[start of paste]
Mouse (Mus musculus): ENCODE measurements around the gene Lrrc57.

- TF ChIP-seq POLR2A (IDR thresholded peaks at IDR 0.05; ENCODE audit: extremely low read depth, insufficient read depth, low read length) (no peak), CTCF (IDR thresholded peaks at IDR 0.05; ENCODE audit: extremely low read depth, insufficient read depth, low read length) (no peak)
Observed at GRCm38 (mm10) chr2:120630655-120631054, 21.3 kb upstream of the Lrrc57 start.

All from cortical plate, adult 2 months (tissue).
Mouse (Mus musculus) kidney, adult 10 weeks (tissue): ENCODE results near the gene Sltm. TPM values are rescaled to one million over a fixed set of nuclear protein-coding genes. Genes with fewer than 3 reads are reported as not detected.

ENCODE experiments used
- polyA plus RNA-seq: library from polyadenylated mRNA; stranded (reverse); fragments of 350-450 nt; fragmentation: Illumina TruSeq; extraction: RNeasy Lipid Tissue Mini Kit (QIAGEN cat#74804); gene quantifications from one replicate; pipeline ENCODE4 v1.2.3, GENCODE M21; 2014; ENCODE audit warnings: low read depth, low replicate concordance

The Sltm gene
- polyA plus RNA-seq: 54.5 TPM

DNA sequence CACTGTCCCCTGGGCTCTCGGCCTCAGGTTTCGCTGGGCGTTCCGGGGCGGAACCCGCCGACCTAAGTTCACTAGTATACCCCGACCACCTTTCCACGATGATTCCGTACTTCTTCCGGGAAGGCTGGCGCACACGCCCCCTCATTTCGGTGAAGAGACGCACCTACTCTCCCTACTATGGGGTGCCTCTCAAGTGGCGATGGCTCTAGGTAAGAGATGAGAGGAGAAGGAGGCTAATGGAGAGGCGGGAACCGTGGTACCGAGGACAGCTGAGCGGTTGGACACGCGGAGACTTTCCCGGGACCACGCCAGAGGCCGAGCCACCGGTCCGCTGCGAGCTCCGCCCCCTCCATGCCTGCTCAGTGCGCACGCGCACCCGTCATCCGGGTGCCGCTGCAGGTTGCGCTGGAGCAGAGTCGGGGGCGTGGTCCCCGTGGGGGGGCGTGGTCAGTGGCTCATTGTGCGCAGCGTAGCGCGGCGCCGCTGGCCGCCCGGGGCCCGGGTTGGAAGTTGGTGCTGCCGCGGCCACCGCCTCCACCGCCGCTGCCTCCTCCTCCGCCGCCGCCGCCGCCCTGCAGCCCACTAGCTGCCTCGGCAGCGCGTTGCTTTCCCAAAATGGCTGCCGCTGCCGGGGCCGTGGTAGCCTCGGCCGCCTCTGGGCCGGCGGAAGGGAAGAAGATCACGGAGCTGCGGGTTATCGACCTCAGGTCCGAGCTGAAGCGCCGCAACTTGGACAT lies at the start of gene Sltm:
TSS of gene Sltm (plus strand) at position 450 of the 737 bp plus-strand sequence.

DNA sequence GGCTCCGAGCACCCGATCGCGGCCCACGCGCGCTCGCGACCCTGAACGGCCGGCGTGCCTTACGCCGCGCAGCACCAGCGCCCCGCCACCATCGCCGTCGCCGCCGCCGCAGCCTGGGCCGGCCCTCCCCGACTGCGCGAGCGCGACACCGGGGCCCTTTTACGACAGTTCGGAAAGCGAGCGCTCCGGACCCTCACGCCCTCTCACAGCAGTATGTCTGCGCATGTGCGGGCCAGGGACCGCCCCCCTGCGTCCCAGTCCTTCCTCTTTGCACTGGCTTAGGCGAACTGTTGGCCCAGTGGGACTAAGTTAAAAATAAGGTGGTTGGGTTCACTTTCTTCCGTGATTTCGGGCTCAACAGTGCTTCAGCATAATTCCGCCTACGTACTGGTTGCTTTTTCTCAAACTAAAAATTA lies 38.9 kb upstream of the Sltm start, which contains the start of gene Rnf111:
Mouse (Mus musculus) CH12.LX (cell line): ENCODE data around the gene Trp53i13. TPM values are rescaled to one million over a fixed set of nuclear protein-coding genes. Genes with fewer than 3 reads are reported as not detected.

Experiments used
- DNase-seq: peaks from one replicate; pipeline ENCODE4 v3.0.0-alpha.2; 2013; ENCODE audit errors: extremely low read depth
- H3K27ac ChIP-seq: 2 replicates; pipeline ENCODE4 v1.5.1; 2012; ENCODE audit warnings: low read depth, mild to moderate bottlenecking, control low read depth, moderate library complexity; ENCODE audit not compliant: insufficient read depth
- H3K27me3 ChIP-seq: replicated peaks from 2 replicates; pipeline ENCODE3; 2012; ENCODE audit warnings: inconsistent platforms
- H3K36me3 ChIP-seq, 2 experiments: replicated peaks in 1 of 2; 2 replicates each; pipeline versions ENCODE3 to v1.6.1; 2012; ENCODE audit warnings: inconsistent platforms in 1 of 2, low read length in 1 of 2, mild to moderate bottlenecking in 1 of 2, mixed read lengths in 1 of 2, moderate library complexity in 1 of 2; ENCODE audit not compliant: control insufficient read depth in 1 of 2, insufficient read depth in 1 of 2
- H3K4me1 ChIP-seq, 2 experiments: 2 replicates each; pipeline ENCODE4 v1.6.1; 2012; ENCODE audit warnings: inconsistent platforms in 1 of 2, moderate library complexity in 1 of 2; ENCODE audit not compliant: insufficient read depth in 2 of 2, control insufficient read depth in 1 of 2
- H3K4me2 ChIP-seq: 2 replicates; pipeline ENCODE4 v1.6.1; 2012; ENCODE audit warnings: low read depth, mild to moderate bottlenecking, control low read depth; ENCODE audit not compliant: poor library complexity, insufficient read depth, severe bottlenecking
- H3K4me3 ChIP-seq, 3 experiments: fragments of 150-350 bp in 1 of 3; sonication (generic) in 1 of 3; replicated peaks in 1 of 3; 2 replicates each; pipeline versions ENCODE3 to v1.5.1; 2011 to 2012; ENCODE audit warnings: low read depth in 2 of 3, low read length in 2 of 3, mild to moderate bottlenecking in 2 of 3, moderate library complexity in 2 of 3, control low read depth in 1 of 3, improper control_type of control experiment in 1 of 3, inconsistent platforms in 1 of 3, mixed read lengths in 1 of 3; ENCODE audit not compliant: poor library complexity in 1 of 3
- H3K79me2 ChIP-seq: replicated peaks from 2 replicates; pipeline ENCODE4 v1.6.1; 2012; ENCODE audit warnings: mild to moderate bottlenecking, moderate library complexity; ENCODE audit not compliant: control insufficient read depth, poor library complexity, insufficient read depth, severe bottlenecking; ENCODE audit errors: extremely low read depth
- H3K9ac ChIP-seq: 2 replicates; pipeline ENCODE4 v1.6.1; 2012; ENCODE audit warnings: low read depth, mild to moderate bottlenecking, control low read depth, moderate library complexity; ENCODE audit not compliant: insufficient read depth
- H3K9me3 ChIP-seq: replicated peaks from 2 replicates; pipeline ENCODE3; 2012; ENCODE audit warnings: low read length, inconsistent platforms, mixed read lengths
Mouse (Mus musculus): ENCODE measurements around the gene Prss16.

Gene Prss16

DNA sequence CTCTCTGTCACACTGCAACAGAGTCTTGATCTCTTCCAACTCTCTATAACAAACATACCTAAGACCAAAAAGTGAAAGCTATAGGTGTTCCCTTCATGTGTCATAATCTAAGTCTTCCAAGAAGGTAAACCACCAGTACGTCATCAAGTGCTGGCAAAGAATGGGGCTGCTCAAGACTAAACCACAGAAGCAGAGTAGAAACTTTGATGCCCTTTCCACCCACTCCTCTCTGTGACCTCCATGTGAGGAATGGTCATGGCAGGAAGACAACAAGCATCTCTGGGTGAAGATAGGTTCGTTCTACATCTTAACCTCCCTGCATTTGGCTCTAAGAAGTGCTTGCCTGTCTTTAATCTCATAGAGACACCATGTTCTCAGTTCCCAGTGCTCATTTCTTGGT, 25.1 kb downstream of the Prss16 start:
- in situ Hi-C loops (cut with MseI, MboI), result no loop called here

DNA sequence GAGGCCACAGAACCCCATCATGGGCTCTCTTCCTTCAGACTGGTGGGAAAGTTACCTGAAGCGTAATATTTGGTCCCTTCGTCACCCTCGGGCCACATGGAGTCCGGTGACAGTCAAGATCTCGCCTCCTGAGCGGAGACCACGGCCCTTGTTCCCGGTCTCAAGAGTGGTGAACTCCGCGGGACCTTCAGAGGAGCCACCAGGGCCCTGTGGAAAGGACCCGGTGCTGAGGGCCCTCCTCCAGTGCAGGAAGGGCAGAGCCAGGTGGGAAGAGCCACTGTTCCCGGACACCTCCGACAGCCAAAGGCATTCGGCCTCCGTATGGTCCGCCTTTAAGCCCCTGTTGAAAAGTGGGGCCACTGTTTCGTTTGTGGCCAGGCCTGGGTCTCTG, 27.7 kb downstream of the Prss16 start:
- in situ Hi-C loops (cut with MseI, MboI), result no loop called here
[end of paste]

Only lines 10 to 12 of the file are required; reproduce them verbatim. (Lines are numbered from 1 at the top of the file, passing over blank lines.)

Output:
DNA sequence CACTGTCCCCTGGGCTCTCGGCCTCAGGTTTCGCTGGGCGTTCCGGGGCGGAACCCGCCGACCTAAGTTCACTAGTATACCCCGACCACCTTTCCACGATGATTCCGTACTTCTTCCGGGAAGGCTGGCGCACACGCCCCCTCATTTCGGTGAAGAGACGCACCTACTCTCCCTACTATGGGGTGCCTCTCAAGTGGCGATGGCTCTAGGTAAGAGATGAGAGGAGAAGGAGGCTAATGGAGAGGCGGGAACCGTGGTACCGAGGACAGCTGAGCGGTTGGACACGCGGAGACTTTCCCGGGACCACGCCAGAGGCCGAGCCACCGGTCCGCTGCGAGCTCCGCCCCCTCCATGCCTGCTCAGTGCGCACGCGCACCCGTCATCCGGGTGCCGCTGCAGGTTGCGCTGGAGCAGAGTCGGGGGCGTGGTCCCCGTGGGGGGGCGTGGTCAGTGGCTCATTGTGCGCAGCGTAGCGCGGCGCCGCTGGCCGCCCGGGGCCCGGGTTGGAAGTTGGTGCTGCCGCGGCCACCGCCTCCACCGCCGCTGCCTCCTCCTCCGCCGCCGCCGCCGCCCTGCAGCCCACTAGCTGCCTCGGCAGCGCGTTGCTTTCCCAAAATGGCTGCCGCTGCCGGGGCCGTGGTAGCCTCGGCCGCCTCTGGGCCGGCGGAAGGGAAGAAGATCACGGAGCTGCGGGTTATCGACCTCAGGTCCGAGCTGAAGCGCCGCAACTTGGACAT lies at the start of gene Sltm:
TSS of gene Sltm (plus strand) at position 450 of the 737 bp plus-strand sequence.

DNA sequence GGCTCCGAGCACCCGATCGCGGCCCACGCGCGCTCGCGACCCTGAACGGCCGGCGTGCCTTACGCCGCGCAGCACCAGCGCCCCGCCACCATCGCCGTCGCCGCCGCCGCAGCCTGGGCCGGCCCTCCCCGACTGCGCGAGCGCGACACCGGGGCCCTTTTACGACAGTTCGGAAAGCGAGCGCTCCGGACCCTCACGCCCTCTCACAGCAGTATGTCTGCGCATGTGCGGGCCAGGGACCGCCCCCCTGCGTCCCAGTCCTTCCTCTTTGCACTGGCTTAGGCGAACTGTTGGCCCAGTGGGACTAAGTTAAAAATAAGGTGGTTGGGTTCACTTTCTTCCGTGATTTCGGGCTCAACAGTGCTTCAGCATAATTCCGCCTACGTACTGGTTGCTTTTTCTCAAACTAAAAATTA lies 38.9 kb upstream of the Sltm start, which contains the start of gene Rnf111: